A Family Legacy: Tennessee Brothers Seek to Revive Fallen Whiskey Empire

let’s begin

As many times as they’ve had to repeat it, it’s a story that Charlie and Andy Nelson never tire of telling.

After all, Charlie says, it was akin to being “struck by lightning” when they discovered — one summer day almost eight years ago — that their great-great-great grandfather owned and operated one of the largest whiskey distilleries in pre-Prohibition America.

Driving through the Tennessee countryside that day, they’d spotted a historical marker that read ‘Charles Nelson Green Brier Distillery.’ After puzzling over the analogous moniker, a local butcher pointed them in the direction of the still-standing barrel warehouse, grain house and a running spring.

“We looked at each other and knew,” Andy says. “In an instant, everything clicked.”

Shortly thereafter, a dip back into the Tennessee state archives — as well as a hodgepodge of family anecdotes — yielded some staggering facts. In its heyday, Charles Nelson’s distillery produced close to 380,000 gallons of whiskey annually, or 20 times the volume of renowned competitors Jack Daniel’s and George Dickel.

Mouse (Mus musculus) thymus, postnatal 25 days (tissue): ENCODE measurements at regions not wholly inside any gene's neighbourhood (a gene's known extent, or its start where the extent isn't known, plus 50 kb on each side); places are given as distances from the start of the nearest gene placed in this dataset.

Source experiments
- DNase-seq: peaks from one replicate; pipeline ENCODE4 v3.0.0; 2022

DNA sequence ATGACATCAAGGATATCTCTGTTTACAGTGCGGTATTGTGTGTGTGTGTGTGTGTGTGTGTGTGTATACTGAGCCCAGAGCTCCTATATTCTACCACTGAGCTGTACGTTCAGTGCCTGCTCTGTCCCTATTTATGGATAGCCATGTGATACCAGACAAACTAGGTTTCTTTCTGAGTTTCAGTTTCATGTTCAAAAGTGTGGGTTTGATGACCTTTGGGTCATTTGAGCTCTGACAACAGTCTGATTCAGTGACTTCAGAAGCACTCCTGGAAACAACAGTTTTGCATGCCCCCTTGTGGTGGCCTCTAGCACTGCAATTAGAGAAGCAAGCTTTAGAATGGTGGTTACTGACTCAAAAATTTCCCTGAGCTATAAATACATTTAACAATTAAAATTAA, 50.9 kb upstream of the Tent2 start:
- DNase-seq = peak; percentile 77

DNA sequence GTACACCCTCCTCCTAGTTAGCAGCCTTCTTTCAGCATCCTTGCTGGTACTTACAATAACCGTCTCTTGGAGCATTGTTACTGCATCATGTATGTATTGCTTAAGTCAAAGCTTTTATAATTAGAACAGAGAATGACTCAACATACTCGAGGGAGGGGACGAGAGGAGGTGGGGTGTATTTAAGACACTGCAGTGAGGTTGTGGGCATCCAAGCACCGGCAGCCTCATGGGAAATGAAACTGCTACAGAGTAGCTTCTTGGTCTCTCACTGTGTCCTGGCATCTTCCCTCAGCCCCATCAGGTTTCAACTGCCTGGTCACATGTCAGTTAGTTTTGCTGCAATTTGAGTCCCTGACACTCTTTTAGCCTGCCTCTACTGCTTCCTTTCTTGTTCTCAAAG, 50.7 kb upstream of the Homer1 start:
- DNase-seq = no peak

At its peak, the Charles Nelson Green Brier Distillery produced more than 30 brands of whiskey — in addition to brief forays into fruit brandy and gin. The brothers hope to attain something of a similar scale one day, and intend to brand their own creations with the ancient distillery’s original labels.



My name is Greg, and I’m a brand strategy consultant, writer, speaker, host and judge specialising in premium spirits. My mission is to experience, share and inspire with everything great about whisky, whiskey, gin, beer and fine dining through my writing, my brand building and my whisky tastings.

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